UMBC logo
UMBC Department of Physics
News & Events

About

This page contains a single entry from the blog posted on April 26, 2010 8:22 AM.

The previous post in this blog was Seminar, Wednesday, April 21, 2010 at 3:30 pm.

The next post in this blog is Congratulations!.

Many more can be found on the main index page or by looking through the archives.

Powered by
Movable Type 3.34

« Seminar, Wednesday, April 21, 2010 at 3:30 pm | Main | Congratulations! »

PhD Defense - Vincenzo Tamma

Vincenzo successfully defended his dissertation on April 26, 2010.

TITLE:
Theoretical and experimental study of a new algorithm for factoring numbers

ABSTRACT:
The security of codes, for example in credit card and government information, relies on the fact that the factorization of a large integer number N is a rather costly process on a classical digital computer. Such a security is endangered by the Shor's algorithm which employs entangled quantum systems to find, with a polynomial number of resources, the period of a function which is connected with the factors of N. We can surely expect a possible future realization of such a method for large numbers, but so far the period of Shor's function has been only computed for the number 15.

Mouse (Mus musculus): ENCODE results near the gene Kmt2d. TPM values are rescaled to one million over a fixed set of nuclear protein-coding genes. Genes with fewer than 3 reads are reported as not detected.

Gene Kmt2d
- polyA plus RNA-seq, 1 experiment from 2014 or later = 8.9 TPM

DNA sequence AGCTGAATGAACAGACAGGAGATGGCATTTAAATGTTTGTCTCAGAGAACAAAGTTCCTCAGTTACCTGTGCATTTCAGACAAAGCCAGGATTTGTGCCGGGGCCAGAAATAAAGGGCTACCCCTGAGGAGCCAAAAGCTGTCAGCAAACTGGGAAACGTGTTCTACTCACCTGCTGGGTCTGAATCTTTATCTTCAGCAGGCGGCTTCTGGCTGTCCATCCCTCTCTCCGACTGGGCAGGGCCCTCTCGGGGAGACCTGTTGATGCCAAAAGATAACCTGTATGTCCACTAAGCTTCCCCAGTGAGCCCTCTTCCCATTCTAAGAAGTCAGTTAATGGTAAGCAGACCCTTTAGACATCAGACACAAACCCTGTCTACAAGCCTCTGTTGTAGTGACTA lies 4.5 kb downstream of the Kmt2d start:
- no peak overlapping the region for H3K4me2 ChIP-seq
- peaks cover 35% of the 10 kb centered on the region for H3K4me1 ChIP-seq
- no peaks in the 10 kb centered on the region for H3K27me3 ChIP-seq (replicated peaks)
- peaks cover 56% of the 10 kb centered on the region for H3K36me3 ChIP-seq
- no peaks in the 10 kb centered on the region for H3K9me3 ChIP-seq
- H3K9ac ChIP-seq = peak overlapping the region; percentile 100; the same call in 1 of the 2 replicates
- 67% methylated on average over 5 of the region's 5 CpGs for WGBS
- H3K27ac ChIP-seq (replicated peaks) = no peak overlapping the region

Inspired by Shor's idea, our work aims to methods of factorization based on the periodicity measurement of a given continuous periodic "factoring function" which is physically implementable using an analog computer.

In particular, we have focused on both the theoretical and the experimental analysis of Gauss sums with continuous arguments leading to a new factorization algorithm. The procedure allows, for the first time, to factor several numbers by measuring the periodicity of Gauss sums performing first-order "factoring" interference processes.

We experimentally implemented this idea by exploiting polychromatic optical interference in the visible range with a multi-path interferometer, and achieved the factorization of seven digit numbers.

The immediate development of this work consists of implementing the same factorization physical principle on entangled systems in order to achieve prime number decompositions of large integers with a polynomial number of resources.

UMBC's Department of Physics   |   410-455-2513 or 1-877-707-1969 (toll free)   |   physics@umbc.edu  |  Site Info